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Legislative Assembly for the ACT: 2002 Week 14 Hansard (12 December) . . Page.. 4475 ..

MR CORBELL (continuing):

about planning in the city, and that is the way it should be in a city with such a planning heritage.

However, while we may disagree on fundamental issues of planning and the outcomes that we see, we should always, as a community and an Assembly, strive to have the best possible structures and institutions to deliver the advice, guidance and regulation we need to see that our city thrives and grows into the future. I believe that the legislation we are about to vote on tonight can do that. I believe that the legislation that we are about to pass delivers a very robust structure of planning, which can outlast any particular government or, indeed, any particular political party.

That will be the real test of this legislation: when this government is no longer in office, when there is another minister for planning from some other political party, that these institutions are valued by the community, and that the community says it wants to see them retained. Fundamentally, the community will say that it wants to see them retained because it understands that the greatest quality Canberra has, which makes it attractive as a place to live, as a place to do business and as a place to visit, is the fact that it is a planned city with an exceptional built environment. That is what will continue to set this city apart and give it its competitive edge into the future.

We are not large. We cannot compete with the large cities of Melbourne, Sydney, Brisbane and so on. We are not by the coast, so we do not have some of the advantages that come from living on the coastal fringe. We are inland. We are in a very dry and cold place, and it is our built environment which will set us apart. I hope that these institutions will serve our city well into the future in ensuring that it is our built environment that continues to set us apart.

In closing, I want to offer just a couple of quick words of thanks. I have done this before, but I think at this time it is important to do so again. The process for establishing this legislation commenced just over 12 months ago with the establishment of a task force headed by Ms Dorte Ekelund from PALM. She and a range of officers from PALM, and particularly the land group in the Department of Urban Services, have worked extremely hard on putting this legislation together.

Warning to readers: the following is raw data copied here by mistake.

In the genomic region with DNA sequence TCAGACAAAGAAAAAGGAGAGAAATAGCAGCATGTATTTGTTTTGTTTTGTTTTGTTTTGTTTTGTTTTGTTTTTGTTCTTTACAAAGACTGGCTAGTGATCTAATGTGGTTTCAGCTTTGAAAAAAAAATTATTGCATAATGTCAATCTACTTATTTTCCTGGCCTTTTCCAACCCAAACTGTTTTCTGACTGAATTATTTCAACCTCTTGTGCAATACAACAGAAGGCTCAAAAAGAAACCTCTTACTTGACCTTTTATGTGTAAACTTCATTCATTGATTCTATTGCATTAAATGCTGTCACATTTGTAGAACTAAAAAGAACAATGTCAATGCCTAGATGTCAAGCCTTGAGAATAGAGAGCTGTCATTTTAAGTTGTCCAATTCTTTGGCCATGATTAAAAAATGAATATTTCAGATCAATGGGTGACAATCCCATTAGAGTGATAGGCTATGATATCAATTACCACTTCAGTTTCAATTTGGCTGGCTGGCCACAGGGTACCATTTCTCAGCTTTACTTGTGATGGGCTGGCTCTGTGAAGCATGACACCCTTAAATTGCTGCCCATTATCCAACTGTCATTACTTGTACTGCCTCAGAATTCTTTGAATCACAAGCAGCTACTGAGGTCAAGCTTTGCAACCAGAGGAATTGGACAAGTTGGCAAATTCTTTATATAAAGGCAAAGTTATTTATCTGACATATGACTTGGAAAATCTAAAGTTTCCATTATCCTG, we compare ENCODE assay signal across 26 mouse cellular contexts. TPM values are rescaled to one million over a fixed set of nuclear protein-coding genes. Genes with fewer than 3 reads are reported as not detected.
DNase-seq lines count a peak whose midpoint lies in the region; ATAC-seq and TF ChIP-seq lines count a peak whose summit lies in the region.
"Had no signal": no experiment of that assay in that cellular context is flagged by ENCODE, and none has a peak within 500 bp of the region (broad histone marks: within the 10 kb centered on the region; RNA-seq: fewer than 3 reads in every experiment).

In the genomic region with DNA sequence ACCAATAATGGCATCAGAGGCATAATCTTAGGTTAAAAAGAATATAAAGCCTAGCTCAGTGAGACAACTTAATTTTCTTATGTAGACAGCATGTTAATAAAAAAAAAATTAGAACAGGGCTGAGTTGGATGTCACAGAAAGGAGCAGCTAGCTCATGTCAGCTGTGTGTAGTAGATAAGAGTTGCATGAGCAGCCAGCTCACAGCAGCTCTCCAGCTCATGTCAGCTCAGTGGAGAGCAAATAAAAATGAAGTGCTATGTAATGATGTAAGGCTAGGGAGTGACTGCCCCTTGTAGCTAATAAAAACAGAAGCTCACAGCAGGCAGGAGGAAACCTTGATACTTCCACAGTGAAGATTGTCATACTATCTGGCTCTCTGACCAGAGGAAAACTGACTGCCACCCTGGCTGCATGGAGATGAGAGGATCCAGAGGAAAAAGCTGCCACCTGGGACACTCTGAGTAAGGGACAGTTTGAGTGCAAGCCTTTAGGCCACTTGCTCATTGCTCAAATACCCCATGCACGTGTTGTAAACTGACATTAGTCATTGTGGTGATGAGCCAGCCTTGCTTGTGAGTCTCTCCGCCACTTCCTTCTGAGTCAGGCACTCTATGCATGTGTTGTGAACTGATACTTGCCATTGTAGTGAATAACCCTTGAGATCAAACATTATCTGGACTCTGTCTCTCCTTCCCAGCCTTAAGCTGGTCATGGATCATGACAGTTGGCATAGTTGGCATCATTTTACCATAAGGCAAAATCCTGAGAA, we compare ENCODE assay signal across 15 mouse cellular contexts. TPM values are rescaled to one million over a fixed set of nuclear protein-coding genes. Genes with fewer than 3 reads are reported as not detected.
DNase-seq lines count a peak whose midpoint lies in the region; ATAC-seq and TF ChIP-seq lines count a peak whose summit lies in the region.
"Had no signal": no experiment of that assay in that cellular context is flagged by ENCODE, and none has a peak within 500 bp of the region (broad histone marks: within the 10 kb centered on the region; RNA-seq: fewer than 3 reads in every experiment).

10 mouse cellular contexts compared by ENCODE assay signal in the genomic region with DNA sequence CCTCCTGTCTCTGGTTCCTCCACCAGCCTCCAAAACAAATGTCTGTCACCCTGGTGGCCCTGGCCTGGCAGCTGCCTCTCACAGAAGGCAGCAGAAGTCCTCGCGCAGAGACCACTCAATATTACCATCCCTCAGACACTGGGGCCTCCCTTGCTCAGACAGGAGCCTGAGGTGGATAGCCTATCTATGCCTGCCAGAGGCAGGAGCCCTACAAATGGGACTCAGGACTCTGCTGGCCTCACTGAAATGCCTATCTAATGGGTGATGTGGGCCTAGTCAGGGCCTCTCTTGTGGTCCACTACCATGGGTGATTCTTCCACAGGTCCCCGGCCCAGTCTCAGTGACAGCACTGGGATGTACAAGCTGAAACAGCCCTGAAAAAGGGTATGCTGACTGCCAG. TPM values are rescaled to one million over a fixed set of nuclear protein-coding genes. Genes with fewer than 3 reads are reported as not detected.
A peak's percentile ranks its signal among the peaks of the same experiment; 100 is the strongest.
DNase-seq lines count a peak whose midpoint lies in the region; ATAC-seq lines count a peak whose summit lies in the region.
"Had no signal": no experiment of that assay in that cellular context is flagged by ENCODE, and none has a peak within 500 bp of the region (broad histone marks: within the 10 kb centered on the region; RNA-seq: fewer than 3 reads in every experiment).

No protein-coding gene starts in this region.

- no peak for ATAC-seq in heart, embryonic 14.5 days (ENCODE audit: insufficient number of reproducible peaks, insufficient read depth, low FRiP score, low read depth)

Ms Ekelund, along with Mr Vic Smorhun, Mr David Snell, Mr Martin Hehir, Ms Tania Carter and Dr Brendan Gleeson from the University of Western Sydney-now I think at Griffith University in Queensland-worked extremely hard on developing this package of legislation. They have been ably assisted by a range of officers from across the ACT government. Of particular note are Ms Julie Field and Mr Ivo Astolfi of the Parliamentary Counsel's Office, who were principally involved in the drafting of this legislative package, and many other officers from right across the ACT government service.

Combined, they have produced an exceptional piece of legislation, one which is rigorous, well thought through, logical and delivers the objectives the government said it wanted to achieve if elected to government in November last year. I thank them for their professionalism and hard work and I am pleased to say that, at the end of a very long period of time, the government is implementing its commitment to a statutory independent planning and land authority, a planning and land council and a land development agency here in the ACT.

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